Our view of ourselves is a complicated thing, and a complex issue with far reaching repercussions on our lives. For as much as we hope to see ourselves clearly, no man alive sees the truth in himself. Or of himself, for that matter.
Every relationship we have is a mirror that reflects an opinion we take as truth. With every smile from a pretty girl, or rebuttal, we continue to paint this picture of who we are. A complex bit of art, we paint it, paint over it, making an image in our heads of our strengths and weaknesses, our skills, our talents, our flaws.
We wake up each day, and see an image in the mirror, and we dress that image according to who we hope to be, and often times who we rue being. We compensate, and overcompensate, adding solemnity to our wardrobes to balance the immaturity we fear to expose, or adding youth to disguise our creeping age. It is a complex thing that I fear I will never see through, and will be repainting my entire life.
I like to imagine that once we would have been guided in our presentation by our fathers and grandfathers, from the clothing we were bought as children to the first suit we’d have made at our fathers tailor. But that is a world far removed from my own, and an age I only read about.
The truth is that modern dressing isn’t directed by our fathers, giving texture and colour according to their understanding of what the world sees as appropriate, giving flair and personality for the character traits someone that proud of us sees above all else. Rather we are taught how we should appear by the airbrushed perfection of marketing, taught how we should dress by idolizing a far distant and removed designer.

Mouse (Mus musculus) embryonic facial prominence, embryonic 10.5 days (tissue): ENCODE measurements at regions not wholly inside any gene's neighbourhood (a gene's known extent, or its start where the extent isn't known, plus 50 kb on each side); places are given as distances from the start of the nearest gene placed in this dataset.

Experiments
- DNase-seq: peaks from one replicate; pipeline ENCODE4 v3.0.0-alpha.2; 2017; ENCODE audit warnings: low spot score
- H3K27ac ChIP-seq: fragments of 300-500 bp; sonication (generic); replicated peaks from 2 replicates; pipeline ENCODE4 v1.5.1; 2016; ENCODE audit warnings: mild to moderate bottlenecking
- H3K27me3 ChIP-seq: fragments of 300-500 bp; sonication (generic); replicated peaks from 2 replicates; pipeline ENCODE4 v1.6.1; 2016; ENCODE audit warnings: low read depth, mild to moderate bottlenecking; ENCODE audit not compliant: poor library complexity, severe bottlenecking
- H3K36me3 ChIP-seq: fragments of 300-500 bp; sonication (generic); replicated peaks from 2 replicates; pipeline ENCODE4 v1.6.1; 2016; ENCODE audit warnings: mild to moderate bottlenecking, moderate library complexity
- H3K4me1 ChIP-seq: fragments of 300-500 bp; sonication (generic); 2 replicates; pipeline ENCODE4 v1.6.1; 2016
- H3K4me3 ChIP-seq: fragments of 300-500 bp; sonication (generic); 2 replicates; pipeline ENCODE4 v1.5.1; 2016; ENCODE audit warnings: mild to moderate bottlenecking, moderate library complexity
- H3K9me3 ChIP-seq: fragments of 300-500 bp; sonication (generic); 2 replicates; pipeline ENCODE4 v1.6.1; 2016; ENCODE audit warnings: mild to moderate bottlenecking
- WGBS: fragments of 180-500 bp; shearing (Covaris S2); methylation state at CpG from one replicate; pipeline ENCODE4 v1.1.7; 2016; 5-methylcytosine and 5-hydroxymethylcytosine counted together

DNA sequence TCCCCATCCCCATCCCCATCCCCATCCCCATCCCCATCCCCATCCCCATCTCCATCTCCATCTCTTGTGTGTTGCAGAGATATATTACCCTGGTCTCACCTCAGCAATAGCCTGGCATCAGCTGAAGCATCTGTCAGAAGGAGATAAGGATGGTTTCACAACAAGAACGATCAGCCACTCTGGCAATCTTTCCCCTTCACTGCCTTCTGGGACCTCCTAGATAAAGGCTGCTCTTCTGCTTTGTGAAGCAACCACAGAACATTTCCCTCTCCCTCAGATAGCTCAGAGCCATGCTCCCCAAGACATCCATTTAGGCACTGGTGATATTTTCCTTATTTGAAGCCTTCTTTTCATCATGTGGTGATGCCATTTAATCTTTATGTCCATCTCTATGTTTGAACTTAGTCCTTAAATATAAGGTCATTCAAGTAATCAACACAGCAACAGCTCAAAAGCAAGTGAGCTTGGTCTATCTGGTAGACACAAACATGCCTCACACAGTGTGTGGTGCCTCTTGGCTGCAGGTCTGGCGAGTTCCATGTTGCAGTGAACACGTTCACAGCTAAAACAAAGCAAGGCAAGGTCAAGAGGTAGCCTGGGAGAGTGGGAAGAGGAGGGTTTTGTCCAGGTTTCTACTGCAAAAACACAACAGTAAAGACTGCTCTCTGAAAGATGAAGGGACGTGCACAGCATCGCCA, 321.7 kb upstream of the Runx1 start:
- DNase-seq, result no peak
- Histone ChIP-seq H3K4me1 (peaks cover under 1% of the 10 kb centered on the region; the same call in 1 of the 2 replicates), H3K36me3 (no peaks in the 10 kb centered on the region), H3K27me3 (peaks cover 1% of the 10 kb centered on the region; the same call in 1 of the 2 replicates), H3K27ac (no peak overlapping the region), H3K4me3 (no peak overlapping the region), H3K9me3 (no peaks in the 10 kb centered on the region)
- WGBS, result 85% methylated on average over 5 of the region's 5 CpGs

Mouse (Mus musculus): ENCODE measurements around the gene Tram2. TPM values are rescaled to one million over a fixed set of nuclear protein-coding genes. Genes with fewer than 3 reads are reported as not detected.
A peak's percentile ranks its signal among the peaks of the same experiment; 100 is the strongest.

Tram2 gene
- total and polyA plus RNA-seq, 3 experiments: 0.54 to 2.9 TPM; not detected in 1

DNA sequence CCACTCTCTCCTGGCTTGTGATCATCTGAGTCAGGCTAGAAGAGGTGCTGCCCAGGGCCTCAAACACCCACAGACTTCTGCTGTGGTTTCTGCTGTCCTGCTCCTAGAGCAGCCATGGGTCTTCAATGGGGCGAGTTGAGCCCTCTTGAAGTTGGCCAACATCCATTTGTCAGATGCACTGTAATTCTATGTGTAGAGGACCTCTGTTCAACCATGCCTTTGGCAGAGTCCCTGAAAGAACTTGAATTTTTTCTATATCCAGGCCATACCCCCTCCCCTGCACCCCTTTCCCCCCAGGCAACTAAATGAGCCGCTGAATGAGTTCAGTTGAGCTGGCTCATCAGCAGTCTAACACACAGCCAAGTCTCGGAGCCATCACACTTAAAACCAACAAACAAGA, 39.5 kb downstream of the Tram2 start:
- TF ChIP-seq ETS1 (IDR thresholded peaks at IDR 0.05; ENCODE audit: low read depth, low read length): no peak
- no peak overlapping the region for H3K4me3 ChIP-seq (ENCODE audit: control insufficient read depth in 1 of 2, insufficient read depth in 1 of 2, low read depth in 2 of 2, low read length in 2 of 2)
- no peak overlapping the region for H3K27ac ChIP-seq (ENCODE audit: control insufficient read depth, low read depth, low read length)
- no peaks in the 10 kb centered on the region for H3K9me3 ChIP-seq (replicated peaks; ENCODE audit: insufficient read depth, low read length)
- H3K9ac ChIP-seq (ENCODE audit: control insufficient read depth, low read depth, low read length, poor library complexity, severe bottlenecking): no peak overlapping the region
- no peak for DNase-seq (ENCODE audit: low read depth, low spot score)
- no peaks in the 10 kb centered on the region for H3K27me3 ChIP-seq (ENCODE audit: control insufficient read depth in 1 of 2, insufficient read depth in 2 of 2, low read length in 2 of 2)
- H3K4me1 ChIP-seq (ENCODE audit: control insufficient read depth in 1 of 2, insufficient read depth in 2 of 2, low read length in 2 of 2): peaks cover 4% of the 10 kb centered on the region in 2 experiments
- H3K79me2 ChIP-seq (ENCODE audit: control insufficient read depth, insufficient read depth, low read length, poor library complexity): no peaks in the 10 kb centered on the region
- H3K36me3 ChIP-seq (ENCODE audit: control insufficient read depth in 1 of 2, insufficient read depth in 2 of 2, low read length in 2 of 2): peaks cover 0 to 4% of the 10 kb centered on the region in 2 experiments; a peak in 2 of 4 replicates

The rules of men’s dressing, a spoken history of men’s clothing passed from father to son from one generation to the next, seems to have been dealt a mortal blow by the emergence of fashion, brand and designer. The rules change season in and season out to make each previous season obsolete, to make each new season sale able and every previous wardrobe an embarrassment. Men who are trying to see themselves accurately are left with no clue as to how they should dress themselves, and the guidelines on dressing for the world and its occasions are a daunting mystery. These men give up chasing the moving target of fashion, and believe that it is correct for them to hate dressing, shopping and exploring this image of themselves.
So it is such an empowering thing to have the power shifted back in to our own hands. To have a tailor, or a haberdasher, or a shoe maker that can give us the rules back, demystify dressing by taking out the designer and giving each man an understanding of how to dress for his body, life, personality, career.
A great tailor makes a man look at his best, builds him a uniform to play with as his moods see fit, and a framework of understanding to make, hopefully, very few mistakes. The man who thinks himself too short or stout or frail or plain can see clothing take shape that emphasizes his strengths, and his only. His colouring dictates the colours he wears, the cut of his clothing hides the parts of him he dislikes. Hopefully he looks in his mirror each day and sees a myriad of options to be the man he hopes to be, and in his wardrobe he sees the means to paint an amazing picture of himself. If only for himself, and it really should be for ourselves that we dress, to have a positive self image and the tools to make it better is a very liberating position.